Overall, I really enjoyed the plot of Harry Potter and the Cursed Child. Rowling, Tiffany and Thorne were very creative in developing an engaging and intricate story that includes strong links to the original 7 volume series. I loved how the narrative explores the theme of time, allowing Thorne to incorporate scenes from past Harry Potter novels, adding an element of familiarity to the new story. 

Though it was important to ensure that HPATCC would act as a sequel, I think making the primary characters children (instead of Harry, Ron and Hermione) was a clever move. It was exciting to read about new characters, particularly as they showed Harry, Ron, Hermione and Draco as parents. 

The character of Albus was incredibly endearing. It was fascinating to see the dark side of being ‘the famous Harry Potter’ passed on to Albus, who struggles to live up to being ‘Harry Potter’s son’. The difficult relationship between Harry and Albus allowed for further exploration of Harry’s character and added a strong theme of family to the plot. This combination is what J.K. Rowling was always incredible at: writing a story full of magic, adventure, and peril whilst weaving in the importance of love, friendship and family. I was very glad to see that Thorne was able to preserve and incorporate that blend of themes.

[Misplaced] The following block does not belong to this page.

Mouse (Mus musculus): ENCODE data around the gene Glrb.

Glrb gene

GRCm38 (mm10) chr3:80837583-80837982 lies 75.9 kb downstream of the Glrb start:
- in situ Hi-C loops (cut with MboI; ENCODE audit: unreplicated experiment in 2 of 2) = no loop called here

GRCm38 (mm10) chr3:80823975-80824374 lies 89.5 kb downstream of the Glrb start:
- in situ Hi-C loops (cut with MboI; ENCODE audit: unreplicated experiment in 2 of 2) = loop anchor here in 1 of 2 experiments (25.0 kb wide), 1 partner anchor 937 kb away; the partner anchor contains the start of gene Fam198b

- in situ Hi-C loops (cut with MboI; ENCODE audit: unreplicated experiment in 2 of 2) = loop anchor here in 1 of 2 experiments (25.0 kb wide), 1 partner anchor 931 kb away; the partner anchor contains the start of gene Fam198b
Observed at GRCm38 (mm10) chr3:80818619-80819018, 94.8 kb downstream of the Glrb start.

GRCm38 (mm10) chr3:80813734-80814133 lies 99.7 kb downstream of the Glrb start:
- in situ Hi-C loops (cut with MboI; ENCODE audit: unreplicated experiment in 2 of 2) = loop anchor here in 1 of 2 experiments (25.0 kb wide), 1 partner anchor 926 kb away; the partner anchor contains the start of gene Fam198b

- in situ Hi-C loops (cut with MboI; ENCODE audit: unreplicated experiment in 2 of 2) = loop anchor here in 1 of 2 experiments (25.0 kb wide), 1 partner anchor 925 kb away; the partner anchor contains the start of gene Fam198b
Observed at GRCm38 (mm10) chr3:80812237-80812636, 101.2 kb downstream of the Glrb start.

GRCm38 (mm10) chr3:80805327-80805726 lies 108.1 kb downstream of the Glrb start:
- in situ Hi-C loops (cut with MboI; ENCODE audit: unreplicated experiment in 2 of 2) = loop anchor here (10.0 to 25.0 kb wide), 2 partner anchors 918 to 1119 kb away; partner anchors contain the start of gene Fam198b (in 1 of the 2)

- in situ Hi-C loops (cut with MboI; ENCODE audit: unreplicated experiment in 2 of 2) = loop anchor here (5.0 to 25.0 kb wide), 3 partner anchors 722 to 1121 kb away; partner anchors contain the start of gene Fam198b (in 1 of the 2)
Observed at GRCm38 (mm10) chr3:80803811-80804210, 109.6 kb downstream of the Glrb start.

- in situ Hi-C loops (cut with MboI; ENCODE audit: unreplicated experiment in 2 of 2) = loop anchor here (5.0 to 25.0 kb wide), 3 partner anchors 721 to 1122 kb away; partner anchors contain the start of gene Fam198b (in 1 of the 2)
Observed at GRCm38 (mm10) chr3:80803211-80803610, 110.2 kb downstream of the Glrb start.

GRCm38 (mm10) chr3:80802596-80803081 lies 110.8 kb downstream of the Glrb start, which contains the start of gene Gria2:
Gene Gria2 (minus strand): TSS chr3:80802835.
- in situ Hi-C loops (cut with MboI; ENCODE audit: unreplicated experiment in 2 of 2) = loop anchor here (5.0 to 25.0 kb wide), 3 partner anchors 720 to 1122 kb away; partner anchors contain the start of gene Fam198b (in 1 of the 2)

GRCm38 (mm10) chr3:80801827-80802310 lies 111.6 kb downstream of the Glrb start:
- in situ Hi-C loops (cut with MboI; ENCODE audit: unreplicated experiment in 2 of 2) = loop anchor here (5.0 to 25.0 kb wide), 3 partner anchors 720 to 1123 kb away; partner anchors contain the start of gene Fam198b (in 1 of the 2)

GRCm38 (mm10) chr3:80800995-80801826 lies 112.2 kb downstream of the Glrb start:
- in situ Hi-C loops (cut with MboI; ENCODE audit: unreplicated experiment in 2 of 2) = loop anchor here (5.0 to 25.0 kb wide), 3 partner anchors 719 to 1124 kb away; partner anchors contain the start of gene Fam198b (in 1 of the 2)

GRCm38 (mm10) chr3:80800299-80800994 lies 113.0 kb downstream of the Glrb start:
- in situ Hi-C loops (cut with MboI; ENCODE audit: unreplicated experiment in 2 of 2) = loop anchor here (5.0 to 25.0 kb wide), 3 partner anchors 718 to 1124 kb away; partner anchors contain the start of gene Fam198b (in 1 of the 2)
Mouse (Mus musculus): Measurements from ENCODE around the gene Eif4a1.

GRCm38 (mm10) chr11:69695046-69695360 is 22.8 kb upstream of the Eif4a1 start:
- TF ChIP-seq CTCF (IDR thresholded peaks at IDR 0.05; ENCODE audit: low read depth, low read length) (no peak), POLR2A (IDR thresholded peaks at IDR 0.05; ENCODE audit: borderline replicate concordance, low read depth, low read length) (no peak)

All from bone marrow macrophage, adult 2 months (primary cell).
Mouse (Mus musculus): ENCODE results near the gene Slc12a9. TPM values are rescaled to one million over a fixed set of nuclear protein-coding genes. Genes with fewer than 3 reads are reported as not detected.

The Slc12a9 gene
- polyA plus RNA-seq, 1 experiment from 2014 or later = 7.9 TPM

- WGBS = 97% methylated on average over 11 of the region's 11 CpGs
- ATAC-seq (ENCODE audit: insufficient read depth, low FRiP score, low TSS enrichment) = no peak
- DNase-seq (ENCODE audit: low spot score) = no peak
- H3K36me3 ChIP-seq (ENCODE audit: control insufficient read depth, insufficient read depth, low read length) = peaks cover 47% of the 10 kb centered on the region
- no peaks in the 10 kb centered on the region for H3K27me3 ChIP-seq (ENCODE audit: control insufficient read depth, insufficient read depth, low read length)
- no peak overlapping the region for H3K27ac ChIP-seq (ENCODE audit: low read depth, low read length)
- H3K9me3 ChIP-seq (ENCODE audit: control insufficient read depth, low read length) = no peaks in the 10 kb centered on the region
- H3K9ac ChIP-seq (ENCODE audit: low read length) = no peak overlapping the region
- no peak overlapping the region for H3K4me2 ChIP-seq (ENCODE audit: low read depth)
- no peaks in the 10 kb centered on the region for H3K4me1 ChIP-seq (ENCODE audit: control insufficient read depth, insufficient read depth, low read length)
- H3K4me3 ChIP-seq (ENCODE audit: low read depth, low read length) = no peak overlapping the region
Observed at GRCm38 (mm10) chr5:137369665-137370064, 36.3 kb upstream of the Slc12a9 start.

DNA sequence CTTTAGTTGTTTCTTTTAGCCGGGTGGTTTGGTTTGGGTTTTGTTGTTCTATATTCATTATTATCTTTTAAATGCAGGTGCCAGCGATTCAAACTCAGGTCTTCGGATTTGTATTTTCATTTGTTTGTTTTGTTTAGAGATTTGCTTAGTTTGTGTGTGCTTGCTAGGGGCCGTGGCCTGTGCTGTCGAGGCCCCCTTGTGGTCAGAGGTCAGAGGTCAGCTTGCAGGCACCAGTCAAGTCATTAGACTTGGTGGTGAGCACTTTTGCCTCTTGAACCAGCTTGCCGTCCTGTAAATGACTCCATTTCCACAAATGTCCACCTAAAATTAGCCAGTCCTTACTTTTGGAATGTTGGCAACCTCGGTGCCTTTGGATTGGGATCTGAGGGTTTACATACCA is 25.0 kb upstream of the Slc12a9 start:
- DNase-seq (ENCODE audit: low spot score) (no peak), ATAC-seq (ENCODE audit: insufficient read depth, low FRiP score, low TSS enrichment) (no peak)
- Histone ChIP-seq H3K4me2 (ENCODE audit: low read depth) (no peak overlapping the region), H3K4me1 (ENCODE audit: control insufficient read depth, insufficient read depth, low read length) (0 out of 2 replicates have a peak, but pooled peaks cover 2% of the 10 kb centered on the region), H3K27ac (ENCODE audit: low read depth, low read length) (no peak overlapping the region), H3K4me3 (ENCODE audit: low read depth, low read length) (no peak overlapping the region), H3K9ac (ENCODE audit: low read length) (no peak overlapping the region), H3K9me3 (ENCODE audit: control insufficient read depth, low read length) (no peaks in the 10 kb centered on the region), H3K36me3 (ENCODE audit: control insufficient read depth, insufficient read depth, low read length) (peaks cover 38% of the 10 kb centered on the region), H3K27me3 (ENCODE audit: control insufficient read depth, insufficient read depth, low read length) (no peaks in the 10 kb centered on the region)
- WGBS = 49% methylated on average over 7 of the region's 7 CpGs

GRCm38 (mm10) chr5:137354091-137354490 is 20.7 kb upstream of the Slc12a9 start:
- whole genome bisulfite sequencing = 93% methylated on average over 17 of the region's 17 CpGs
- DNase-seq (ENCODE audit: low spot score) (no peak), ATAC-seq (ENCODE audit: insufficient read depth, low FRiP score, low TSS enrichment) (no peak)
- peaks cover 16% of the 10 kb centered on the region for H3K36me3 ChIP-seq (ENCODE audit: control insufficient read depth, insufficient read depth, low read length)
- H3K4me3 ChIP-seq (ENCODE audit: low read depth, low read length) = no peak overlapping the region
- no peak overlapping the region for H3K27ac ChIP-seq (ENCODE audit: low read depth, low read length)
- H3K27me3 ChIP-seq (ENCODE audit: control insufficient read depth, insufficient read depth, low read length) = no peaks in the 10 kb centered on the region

A more minor plot line, which is one of my favorite parts, is the characterisation of Scorpius and his relationship with his father Draco Malfoy. Scorpius is my absolute favorite character, exemplifying the redundant nature of Hogwarts Houses. He represents the complete opposite of a stereotypical Slytherin by being kind, honest, loyal and selfless. His character allowed Thorne to showcase the softer nature of Draco Malfoy that Rowling alluded to in The Deathly Hallows. I was delighted to be given more insight into Draco’s character and his childhood with his father Lucius as they were elements of Harry Potter that always fascinated me.